Ibtihaj Muhammad on getting her own Barbie doll and the power of inclusion
Fencer Ibtihaj Muhammad, 31, became the first Muslim-American woman to wear a hijab while competing for the U.S. at the 2016 Rio Olympics. She won a bronze medal and decided to champion a new sport -- combating xenophobia and Islamophobic injustices. She now stands as one of the most influential voices in sports.
Muhammad, a New Jersey native, embraces her uniqueness and has become a symbol of inspiration and hope. And now, thanks to toymaker Mattel, her messages of self-love, inclusion and equality will be represented by the 2018 Barbie Shero doll. Succeeding Olympic gymnast Gabby Douglas, the doll was created in Muhammad's likeness and is the first-ever Barbie to wear a hijab.
espnW spoke with Muhammad about her doll, body positivity, and what makes her feel powerful.
espnW: Congratulations on joining Barbie's Sheroes collection! Please tell us about the development of your doll.
Ibtihaj Muhammad: I played with dolls until I was about 15 years old. Barbie has always been a part of my household. I'm one of five kids, and there are four girls in our family. About a year ago now, I sent a message to my agent, and I said, "Wouldn't it be awesome to have my own Barbie doll?" And that was just me speaking to my childhood and always being attached to Barbie growing up. So, to have Mattel approach me to be a part of their Shero campaign is an amazing honor. I feel like I've always embraced being "different" -- in respect to breaking boundaries, being an African-American Muslim woman in the sport of fencing -- I feel blessed to have this partnership.
espnW: What is the significance of not only having your own doll but being the inspiration for the first hijab-wearing Barbie?
IM: It's humbling, and at the same time, I'm thrilled that it will push the boundaries of inclusiveness even further. When my siblings and I were growing up, our parents explained to us that many of the images of beauty we see in media just aren't achievable, because they're likely Photoshopped. But, when we think about those images being white, blonde, really thin, blue-eyed women, that wasn't inclusive of my sisters and me either. So, my parents only purchased brown dolls. I see Barbie continually evolving. Now there are dolls in different sizes and a hijab-wearing doll. It's reflective of the times.
This will show children how to embrace what makes them different and to remind them that they're beautiful and they can be whatever they want. We can help push that narrative through role play, through dolls and through using your imagination.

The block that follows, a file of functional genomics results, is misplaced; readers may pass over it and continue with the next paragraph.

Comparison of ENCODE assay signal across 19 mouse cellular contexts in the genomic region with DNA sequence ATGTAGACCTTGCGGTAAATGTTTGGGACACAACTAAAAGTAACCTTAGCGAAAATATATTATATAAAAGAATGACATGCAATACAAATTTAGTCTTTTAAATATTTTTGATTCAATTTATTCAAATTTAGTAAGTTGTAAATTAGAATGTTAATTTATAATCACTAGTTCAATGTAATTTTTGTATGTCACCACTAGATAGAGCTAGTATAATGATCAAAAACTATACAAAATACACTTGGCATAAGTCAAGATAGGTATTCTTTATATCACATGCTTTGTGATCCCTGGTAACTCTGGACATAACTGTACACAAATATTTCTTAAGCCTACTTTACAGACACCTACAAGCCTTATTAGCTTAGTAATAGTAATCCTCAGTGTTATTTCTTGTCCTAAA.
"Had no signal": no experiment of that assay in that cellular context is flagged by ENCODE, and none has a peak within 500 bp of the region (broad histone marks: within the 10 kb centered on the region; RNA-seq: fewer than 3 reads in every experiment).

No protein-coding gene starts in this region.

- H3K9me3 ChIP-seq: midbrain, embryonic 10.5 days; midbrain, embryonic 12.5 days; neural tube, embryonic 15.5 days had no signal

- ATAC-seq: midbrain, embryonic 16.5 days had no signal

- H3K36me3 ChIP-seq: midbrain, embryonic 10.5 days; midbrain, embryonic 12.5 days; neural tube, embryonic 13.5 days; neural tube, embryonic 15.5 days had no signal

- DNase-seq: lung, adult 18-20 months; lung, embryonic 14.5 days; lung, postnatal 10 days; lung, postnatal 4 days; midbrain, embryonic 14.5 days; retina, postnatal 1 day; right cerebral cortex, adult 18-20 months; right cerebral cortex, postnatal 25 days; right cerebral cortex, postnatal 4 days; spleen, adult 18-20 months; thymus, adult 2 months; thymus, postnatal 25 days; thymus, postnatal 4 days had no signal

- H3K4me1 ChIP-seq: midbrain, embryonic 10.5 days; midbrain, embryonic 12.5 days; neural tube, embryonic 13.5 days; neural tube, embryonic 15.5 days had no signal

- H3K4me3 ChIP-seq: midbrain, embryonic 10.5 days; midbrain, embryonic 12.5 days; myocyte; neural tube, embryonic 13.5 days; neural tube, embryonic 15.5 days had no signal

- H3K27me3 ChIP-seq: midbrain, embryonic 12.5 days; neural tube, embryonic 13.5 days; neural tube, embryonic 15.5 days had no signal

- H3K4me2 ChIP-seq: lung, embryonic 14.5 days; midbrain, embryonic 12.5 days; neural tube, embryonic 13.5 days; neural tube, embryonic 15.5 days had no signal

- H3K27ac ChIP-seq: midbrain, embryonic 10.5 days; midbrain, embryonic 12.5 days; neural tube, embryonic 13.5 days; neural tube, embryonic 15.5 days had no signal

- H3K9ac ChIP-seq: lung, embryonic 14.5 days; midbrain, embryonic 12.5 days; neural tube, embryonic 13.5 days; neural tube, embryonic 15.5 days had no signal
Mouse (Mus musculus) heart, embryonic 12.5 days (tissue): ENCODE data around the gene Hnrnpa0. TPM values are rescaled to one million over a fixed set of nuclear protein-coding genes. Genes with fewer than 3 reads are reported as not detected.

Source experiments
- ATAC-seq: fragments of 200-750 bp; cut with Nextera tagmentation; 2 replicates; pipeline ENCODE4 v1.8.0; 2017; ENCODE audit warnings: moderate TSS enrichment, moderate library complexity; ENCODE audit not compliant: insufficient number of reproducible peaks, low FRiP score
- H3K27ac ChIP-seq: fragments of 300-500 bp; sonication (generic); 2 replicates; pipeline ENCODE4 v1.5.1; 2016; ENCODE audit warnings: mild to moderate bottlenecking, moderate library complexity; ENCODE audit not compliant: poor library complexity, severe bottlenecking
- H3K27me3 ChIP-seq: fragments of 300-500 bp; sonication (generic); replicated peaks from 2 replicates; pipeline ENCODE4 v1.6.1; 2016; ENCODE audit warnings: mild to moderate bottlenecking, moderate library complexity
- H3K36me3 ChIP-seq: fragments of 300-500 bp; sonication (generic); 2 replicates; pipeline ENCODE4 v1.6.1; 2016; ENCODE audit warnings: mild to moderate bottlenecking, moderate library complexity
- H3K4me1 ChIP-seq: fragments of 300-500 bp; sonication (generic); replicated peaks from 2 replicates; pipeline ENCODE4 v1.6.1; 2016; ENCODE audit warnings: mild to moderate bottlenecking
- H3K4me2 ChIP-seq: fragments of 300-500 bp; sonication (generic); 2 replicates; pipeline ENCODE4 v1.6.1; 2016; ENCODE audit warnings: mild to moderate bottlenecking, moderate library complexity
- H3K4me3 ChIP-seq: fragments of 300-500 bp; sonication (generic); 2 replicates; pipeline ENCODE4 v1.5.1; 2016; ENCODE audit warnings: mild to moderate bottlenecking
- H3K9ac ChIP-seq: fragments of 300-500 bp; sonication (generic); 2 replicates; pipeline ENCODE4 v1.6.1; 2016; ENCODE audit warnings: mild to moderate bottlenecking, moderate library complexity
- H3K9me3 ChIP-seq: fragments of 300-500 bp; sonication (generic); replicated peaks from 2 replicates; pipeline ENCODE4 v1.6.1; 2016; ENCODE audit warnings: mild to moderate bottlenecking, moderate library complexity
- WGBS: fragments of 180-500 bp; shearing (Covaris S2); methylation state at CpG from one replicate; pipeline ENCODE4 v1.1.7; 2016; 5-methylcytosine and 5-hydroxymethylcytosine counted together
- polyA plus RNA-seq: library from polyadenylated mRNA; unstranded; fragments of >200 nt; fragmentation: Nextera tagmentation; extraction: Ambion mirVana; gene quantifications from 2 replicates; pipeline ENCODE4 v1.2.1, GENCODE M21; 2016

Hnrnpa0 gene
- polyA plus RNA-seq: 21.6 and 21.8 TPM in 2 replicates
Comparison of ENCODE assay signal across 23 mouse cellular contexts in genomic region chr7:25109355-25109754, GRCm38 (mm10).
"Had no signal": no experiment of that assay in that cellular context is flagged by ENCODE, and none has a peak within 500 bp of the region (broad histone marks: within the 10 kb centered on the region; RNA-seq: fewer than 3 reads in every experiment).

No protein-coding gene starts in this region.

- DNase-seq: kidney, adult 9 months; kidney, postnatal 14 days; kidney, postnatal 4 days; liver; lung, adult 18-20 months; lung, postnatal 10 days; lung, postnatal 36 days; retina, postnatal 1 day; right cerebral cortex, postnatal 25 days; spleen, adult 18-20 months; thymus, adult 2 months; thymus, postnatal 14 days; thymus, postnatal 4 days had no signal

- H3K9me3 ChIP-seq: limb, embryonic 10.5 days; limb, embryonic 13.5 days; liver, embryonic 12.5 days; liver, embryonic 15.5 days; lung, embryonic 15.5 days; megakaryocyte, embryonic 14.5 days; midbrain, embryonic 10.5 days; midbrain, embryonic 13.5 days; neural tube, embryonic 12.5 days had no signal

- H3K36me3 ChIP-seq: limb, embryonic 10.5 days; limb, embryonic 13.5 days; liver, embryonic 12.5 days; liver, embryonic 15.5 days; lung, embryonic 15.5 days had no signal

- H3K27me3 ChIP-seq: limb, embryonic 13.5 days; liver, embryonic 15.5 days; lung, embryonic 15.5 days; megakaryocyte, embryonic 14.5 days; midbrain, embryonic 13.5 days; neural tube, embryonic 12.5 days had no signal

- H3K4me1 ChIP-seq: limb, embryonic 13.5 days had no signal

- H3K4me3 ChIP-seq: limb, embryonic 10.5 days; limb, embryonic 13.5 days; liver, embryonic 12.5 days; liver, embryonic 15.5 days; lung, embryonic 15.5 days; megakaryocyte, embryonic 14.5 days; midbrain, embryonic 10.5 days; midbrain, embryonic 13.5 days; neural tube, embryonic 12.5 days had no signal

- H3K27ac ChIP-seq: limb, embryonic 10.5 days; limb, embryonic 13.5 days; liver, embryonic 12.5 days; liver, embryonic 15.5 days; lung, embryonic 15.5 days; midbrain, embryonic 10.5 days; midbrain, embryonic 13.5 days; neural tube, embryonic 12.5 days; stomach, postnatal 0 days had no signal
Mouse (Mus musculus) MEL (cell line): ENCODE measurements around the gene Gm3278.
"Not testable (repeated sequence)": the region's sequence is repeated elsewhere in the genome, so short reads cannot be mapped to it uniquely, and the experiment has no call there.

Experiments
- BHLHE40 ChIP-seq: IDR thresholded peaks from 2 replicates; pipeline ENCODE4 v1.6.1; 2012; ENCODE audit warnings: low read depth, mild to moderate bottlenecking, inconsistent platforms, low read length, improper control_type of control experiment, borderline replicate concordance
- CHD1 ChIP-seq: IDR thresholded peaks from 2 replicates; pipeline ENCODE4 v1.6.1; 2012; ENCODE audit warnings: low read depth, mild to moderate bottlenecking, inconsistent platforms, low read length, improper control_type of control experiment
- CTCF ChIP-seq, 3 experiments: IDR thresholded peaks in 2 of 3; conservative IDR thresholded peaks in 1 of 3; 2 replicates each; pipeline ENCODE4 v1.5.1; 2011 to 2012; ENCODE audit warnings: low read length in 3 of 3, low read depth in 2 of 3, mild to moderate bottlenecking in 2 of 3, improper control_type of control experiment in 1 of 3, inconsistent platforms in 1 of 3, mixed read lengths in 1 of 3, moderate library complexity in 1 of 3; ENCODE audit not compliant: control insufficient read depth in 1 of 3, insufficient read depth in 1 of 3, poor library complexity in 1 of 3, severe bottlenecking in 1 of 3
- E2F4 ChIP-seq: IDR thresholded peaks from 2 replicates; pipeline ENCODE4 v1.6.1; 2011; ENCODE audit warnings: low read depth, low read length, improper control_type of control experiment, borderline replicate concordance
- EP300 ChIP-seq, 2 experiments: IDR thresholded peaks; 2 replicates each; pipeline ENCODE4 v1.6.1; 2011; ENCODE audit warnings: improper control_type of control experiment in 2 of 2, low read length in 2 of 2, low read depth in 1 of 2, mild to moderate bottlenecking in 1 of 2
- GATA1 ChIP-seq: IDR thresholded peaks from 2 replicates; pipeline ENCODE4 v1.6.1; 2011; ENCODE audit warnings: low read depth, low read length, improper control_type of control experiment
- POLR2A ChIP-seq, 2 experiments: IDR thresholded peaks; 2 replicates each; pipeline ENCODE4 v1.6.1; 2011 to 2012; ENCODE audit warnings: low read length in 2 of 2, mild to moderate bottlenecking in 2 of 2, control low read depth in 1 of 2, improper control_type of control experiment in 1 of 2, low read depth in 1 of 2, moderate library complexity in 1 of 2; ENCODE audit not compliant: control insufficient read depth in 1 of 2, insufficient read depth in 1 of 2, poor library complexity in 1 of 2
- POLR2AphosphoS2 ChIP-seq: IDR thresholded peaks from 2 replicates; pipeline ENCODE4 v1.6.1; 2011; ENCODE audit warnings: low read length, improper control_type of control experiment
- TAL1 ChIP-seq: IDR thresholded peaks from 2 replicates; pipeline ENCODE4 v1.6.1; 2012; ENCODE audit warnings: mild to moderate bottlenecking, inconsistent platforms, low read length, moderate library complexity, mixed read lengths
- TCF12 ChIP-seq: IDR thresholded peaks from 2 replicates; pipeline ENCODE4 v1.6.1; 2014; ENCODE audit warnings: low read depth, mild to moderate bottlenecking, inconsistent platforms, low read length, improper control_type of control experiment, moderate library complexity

espnW: Discuss the design, dimensions and styling of your Barbie doll.
IM: Growing up I was always told that my legs were big. I'm not sure if my legs are actually big, but that's what I was told. I think that expands a little bit on what I mentioned earlier. The things that are said to us shape our identities, especially as girls or women, it's [often] how we view ourselves. Through sport, I've been able to learn to appreciate my body in all of its fullness and curviness. When working with Mattel and the construction of my Barbie doll, it was important to me that my doll has an athletic build and toned legs, which I have. Those legs helped me win my medal at the Olympic Games. Also, I wear eyeliner about 90 percent of the time. Even when I go to sleep, I wear eyeliner. It was important that my doll has this perfectly winged liner. I've been asked: "Why eyeliner?" To be honest, I think that there's this misconception that women wear makeup or we dress ourselves to appease other people. And I believe it's the opposite. It's really about you, to feel good about yourself. For me, eyeliner is a shield of armor. I think that when you look good, you feel good, and I want my Barbie doll to reflect that.
I also love my doll's uniform. I like my fencing kit to be pristine. So, to have the hijab on my doll be white or a lighter gray color, I think it looks so good. I'm excited for everyone to see it. I love it. I just love everything that it stands for because it's shattering so many stereotypes. It's pushing so many boundaries. It's inclusive and encompassing so many different types of people in just this one little doll, and I am over the moon excited about it.
espnW: Earlier you mentioned that sports empowered you to develop a positive image of your body. Are there additional ways that you see athletics empowering young women?
IM: I've always been an advocate for girls being involved in sports. When I think of how sports have the ability to bridge communities, whether that be locally or globally, I think it's really powerful. And speaking particularly to girls, it teaches us so much. It teaches us to appreciate ourselves, appreciate our bodies and our strengths.
I think it's easy for us to be placed and confined in spaces where we're taught to treat one another more as opponents than we are as friends or teammates. The great thing about sport is that it teaches us to work together. To appreciate one another's qualities and what each of us can individually bring to the table to create a collective win.
As a sports ambassador for the U.S., I'm always pushing that message to empower our girls through sport because there are so many things stacked against us that teach us not to appreciate ourselves and appreciate one another.
Muhammad's doll will be available for purchase in 2018.